As many of the readers of this website know, David Oaks, the long-time leader of MindFreedom, was badly injured when he fell from a ladder on December 1. He broke a bone in his neck, his injury so severe he had to be on a ventilator. The latest news is encouraging: he had a tracheotomy and is off the ventilator, able now to speak in a whisper.
I have thought much about David these past two weeks, for of course it is a time like this that you realize anew how much you appreciate a person.
Personally, I owe David a great deal, as it was an interview I did with him in 1998 that propelled me to write more in-depth about psychiatry. At that time, I was co-writing a series for the Boston Globe about abuses of psychiatric patients in research settings, and one of the “abuses” we wrote about were studies in which antipsychotics had been withdrawn from schizophrenia patients. My understanding at that time was that antipsychotics fixed a chemical imbalance in the brains of people so diagnosed, and thus, we reasoned, it was clearly unethical for researchers to have withdrawn antipsychotics from schizophrenia patients.
Having framed the withdrawal studies in that way, I called David, expecting him to voice outrage. I thought he would say something about how only people diagnosed with a mental illness would be treated in such a poor way. Instead, he said that there were good reasons to help people withdraw from such drugs. They could damage the brain, he said. And then he challenged me: Check out the research for yourself, he said. See what the evidence shows.
After the series in the Boston Globe ran, I began to do what David urged me to do. That eventually led me to write Mad in America, my first book on the history of psychiatry.
After that book was published, David invited me to speak several times at MindFreedom events, and our paths also crossed at numerous other events. Several years ago, when I was in Eugene, Oregon, he took me on a beautiful walk in the old forests east of that city. And during these past ten years, I came to admire him greatly, and for so many reasons.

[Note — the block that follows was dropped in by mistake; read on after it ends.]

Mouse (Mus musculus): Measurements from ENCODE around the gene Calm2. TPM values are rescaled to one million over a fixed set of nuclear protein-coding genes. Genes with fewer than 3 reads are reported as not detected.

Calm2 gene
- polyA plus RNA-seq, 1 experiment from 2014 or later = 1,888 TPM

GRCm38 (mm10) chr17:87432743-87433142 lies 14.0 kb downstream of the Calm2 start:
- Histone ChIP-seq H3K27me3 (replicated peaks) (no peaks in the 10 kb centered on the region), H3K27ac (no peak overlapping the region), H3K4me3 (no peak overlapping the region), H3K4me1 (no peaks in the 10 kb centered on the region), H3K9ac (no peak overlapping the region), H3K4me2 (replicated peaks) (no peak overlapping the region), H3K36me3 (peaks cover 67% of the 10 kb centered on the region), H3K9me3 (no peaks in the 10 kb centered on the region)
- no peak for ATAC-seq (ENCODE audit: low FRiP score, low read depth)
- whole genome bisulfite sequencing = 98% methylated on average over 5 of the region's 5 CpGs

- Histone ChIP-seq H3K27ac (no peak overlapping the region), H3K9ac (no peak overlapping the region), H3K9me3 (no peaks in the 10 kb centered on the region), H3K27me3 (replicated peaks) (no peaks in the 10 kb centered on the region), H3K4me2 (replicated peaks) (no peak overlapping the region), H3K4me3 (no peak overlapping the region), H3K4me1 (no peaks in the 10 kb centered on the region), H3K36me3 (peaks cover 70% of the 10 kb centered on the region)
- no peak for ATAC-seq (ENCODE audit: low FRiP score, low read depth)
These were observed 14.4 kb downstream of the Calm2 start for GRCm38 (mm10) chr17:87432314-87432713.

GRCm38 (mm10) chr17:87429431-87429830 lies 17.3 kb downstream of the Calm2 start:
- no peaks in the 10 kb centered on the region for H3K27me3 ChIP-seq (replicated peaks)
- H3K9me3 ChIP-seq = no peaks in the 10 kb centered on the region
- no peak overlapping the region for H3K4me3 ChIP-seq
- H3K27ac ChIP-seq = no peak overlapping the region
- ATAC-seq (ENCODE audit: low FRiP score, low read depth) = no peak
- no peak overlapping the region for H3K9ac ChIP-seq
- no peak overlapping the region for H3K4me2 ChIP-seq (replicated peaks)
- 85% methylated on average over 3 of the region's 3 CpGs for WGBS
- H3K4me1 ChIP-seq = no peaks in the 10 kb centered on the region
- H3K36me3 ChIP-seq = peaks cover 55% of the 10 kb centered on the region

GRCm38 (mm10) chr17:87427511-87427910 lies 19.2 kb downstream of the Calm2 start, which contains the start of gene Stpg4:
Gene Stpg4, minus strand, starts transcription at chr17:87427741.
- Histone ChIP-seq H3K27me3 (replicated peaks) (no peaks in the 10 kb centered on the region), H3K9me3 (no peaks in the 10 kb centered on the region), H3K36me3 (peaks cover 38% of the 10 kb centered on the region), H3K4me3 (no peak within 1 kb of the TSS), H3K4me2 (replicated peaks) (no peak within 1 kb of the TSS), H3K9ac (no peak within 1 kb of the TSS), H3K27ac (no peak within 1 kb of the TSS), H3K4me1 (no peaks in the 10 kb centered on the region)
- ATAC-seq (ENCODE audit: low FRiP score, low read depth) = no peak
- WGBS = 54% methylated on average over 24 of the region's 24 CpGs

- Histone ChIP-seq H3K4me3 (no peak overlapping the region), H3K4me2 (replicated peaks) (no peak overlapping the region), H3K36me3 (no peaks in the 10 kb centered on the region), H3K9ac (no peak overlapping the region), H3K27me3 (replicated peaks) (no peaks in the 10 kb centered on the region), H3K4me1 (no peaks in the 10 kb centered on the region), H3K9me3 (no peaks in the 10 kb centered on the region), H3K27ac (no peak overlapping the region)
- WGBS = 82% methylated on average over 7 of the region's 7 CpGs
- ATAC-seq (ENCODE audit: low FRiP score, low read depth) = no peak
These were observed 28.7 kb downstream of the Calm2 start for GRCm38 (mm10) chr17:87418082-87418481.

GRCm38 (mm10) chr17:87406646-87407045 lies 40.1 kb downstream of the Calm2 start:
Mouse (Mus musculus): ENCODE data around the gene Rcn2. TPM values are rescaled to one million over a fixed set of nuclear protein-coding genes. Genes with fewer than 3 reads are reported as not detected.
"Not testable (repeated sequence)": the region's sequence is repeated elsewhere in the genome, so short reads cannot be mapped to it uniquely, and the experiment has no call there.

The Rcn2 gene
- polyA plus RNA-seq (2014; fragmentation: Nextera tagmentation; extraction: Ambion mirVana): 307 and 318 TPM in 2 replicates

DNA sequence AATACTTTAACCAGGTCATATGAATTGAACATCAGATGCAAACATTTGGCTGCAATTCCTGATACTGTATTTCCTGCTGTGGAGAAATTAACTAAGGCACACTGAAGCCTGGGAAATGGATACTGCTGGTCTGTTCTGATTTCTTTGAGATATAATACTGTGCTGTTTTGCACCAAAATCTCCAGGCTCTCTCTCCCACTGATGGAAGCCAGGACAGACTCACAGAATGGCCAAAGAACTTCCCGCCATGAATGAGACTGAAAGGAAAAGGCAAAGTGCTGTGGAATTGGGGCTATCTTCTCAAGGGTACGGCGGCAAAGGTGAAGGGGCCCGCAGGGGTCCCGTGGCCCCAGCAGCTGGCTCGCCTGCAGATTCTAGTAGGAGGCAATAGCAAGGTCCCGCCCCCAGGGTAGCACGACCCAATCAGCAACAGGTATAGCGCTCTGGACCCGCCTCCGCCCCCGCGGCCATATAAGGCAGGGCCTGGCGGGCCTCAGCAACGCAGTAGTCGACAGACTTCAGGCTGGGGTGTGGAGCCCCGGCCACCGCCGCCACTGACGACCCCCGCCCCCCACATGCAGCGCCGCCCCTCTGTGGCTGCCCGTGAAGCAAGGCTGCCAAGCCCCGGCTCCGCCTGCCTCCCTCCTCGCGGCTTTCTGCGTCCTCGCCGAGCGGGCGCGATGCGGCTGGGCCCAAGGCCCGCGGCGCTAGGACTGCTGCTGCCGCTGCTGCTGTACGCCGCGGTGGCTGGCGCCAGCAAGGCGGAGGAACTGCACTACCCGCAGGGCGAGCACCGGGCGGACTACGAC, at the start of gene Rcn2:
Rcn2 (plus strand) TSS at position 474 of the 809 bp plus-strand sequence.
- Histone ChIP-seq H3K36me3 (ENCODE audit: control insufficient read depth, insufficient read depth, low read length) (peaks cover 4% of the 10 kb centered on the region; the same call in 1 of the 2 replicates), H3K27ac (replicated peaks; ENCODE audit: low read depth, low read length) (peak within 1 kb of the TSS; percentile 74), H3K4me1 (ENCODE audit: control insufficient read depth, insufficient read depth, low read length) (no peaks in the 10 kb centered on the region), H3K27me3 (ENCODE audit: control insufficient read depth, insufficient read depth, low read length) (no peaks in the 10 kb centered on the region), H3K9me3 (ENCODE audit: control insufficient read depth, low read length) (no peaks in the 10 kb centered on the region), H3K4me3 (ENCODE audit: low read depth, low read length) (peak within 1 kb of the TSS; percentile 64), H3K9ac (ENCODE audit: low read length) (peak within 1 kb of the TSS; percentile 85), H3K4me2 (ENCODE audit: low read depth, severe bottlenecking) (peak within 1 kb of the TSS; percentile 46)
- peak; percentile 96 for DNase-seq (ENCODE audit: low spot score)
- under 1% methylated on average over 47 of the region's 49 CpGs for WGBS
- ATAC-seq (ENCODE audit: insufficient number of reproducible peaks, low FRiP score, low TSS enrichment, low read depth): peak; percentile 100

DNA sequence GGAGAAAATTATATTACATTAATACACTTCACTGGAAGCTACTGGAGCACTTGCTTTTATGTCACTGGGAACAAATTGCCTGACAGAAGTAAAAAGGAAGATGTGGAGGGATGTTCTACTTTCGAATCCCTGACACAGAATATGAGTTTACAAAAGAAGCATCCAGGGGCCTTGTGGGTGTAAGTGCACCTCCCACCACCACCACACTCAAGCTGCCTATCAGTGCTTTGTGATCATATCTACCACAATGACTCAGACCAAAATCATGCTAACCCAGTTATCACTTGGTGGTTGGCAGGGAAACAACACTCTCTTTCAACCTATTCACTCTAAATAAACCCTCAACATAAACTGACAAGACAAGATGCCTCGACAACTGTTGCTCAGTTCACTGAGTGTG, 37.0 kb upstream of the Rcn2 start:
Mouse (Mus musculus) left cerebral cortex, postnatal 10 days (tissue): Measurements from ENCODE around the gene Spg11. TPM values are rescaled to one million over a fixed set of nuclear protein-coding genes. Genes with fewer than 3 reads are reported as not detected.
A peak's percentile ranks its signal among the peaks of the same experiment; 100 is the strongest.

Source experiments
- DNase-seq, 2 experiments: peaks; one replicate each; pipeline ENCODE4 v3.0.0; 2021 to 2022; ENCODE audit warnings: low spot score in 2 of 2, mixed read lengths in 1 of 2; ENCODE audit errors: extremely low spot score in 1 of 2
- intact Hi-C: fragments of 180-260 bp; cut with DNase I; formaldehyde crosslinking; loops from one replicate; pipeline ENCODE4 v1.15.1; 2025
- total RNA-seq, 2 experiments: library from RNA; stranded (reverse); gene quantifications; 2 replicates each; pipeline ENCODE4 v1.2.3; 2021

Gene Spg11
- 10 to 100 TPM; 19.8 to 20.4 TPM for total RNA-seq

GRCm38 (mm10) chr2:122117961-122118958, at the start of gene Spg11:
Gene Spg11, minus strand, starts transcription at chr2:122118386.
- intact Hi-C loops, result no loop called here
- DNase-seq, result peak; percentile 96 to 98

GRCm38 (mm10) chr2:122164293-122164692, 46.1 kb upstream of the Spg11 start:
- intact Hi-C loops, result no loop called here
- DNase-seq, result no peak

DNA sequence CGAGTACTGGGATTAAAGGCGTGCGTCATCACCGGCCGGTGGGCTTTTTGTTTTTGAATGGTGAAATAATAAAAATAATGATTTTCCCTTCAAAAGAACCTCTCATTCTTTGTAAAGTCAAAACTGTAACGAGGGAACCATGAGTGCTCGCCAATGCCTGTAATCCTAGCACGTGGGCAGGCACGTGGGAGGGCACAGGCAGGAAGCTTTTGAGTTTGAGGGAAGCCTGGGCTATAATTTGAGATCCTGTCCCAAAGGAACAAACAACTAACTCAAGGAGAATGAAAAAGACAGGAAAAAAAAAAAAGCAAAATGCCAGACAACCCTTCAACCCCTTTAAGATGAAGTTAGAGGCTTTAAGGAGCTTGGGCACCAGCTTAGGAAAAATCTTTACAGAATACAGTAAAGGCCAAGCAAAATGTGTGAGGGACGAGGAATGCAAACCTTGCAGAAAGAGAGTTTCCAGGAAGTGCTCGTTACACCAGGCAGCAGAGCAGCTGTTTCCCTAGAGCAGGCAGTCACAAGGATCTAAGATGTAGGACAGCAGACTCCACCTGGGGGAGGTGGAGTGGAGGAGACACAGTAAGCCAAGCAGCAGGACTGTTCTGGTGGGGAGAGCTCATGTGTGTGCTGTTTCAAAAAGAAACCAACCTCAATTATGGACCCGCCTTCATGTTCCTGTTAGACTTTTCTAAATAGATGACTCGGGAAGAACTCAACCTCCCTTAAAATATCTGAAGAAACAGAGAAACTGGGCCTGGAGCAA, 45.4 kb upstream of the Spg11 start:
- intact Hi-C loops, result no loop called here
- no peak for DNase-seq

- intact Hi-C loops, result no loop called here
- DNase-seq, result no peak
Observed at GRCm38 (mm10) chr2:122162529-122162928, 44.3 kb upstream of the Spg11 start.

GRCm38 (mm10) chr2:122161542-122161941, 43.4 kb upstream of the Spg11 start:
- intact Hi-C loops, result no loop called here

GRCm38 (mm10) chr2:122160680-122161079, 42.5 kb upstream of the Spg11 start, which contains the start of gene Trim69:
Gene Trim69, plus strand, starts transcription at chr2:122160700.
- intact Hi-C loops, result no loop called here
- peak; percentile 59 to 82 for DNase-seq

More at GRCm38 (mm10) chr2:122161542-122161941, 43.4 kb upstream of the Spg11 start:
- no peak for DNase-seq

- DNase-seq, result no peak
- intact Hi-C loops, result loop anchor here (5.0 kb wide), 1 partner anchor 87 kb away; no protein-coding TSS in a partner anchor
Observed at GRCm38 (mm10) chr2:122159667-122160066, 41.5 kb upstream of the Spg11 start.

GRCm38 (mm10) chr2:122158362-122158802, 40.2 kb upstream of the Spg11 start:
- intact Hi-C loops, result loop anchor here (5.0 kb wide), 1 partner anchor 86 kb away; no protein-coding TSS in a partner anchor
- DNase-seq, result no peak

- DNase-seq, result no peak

Smart, funny, and energetic, David could have pursued many career paths, many of which might have offered more financial rewards. But instead, he has devoted his life, for more than 30 years, to fighting a system that he believes can do so much harm. As he liked to say, it was time for “a non-violent revolution.” That is a long time to remain devoted to fighting the good fight. It takes real doggedness and commitment to social change to do that.
He also has put this struggle into a larger social context, that of a fight for civil rights. He is, of course, right in doing so. When the struggle raises questions about discrimination, forced hospitalization, forced treatment, and informed consent about the nature of those treatments, then it is raising questions about the basic rights of American citizens. That is a context that our society needs to think more deeply about, and David’s work has helped prompt such thought.
I also so appreciate that he has seemed to wage this struggle, year after year, with good cheer and even optimism. It is not an easy struggle to wage, and yet, at least when I have encountered David, he has never seemed to be discouraged. I am not sure why that is so, but I can speculate about one possible reason: He knows that he leads a meaningful life, and that sustains him.
I could go on, but no need. I was moved to write this post for a simple reason: when I heard of his fall, and how seriously he was injured, I was, to tell the truth, stunned by how hard I took the news. He changed my life; he has waged a noble struggle for decades; and his efforts have led to social change. And realizing that, I just wanted to publicly say, David, please get well soon.
Mad in America hosts blogs by a diverse group of writers. These posts are designed to serve as a public forum for a discussion—broadly speaking—of psychiatry and its treatments. The opinions expressed are the writers’ own.
Mad in America has made some changes to the commenting process. You no longer need to login or create an account on our site to comment. The only information needed is your name, email and comment text. Comments made with an account prior to this change will remain visible on the site.